Philosophy

Philosophy is the love of wisdom. It asks the big questions about the universe, human nature and God.


Term 1 – Ancient Philosophy

Term one examines the thoughts of the most prominent ancient thinkers: Socrates, Plato and Aristotle, for their impact on the formation of Western thought about the nature of the human person. We compare and contrast their views of what the human person is, focusing particularly on concepts such as being, the soul, virtue, the social and creative nature of persons, and how persons learn. We explore theories of human nature, the differences between persons and animals, human behavior and instincts, and identity

Term 2 – Medieval Philosophy

In term two, we explore the philosophers of the Middle-Ages, including St Anselm, St Thomas Aquinas, and Boethius. In particular, we focus on: arguments for the existence of God; the relationship between faith and reason; the emergence of natural theology; metaphysics and ethics; and the impact of this period on the development of Western Christianity. 

Term 3 – Modern Philosophy

Modern Philosophy begins to ask questions about the identity of the individual, and how he ought to act in society: what is the relationship between the mind and body? What is identity? What is freedom? What is our communal and political responsibility? To answer these questions, we consider thinkers such as Rene Descartes, Thomas Hobbes, John Locke, David Hume and Immanuel Kant. Political Philosophy is also central to this period.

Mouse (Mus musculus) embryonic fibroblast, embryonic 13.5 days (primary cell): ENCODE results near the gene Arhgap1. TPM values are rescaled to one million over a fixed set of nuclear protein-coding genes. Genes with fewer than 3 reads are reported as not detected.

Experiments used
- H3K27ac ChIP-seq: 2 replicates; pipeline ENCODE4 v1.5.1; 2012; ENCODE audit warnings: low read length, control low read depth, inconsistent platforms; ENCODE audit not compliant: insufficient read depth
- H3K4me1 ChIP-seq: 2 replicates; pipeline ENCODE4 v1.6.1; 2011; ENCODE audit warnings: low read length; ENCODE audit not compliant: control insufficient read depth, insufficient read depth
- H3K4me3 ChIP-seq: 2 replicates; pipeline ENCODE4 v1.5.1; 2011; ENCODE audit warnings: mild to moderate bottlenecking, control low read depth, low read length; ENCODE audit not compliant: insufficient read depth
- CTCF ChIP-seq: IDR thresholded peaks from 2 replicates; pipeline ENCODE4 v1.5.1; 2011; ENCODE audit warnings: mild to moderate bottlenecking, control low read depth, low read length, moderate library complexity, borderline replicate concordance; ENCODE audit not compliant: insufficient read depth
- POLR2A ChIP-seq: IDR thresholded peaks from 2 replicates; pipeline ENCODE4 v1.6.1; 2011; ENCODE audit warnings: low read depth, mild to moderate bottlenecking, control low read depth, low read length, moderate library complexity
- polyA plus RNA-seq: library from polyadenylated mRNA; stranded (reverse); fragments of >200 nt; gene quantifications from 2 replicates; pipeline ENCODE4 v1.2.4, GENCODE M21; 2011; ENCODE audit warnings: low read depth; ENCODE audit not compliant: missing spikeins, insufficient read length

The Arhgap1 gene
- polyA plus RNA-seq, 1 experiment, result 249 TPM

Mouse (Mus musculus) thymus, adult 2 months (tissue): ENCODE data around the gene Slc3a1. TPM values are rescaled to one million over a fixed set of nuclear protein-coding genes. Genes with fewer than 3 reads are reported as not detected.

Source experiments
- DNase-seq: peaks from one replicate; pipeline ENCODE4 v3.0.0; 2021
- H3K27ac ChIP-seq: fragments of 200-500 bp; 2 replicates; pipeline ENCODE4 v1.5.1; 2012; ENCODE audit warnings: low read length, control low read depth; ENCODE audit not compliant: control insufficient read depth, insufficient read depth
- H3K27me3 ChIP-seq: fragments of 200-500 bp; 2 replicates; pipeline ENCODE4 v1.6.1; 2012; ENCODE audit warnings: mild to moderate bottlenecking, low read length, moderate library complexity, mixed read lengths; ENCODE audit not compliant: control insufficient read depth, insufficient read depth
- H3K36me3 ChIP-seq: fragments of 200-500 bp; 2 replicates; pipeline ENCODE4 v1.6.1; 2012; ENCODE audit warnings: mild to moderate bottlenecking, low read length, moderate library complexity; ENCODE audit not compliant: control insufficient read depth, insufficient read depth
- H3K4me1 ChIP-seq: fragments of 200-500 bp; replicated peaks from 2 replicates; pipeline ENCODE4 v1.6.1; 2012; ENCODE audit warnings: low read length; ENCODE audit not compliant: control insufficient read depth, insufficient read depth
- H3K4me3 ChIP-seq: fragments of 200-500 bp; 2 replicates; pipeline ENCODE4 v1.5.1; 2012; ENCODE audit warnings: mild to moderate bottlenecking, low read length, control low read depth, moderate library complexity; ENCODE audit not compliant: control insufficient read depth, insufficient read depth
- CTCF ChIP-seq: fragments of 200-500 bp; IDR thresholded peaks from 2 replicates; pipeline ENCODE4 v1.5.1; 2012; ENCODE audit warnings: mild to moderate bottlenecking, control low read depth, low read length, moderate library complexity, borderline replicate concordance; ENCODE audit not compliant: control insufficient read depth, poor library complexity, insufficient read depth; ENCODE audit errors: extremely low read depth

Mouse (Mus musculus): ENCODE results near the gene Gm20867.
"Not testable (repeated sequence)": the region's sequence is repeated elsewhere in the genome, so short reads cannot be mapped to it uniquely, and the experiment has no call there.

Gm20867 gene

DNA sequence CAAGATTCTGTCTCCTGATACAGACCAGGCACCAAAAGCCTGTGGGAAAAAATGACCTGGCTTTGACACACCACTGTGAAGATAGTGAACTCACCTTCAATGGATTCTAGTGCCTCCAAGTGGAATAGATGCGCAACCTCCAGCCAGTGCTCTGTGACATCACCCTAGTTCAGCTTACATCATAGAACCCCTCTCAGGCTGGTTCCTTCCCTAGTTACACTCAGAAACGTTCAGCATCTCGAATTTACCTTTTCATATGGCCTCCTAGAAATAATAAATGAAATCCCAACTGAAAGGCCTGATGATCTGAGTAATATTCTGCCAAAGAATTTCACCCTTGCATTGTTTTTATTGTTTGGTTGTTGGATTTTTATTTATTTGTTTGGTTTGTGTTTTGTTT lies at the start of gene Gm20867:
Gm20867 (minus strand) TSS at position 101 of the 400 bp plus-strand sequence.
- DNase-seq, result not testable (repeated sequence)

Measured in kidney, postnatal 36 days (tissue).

Term 4 – 19th & 20th Century Philosophy

Contemporary philosophy spans the period of time between the early 20th century until the present days. It deals with the rise of analytic and continental philosophy and focuses primarily on metaphysics, logic, ethics, aesthetics, existentialism, language, and epistemology. Key thinkers in this term include: Dostoyevsky, Solzhenitsyn, Kierkegaard, Heidegger, Binswanger, Nietzsche and Arendt.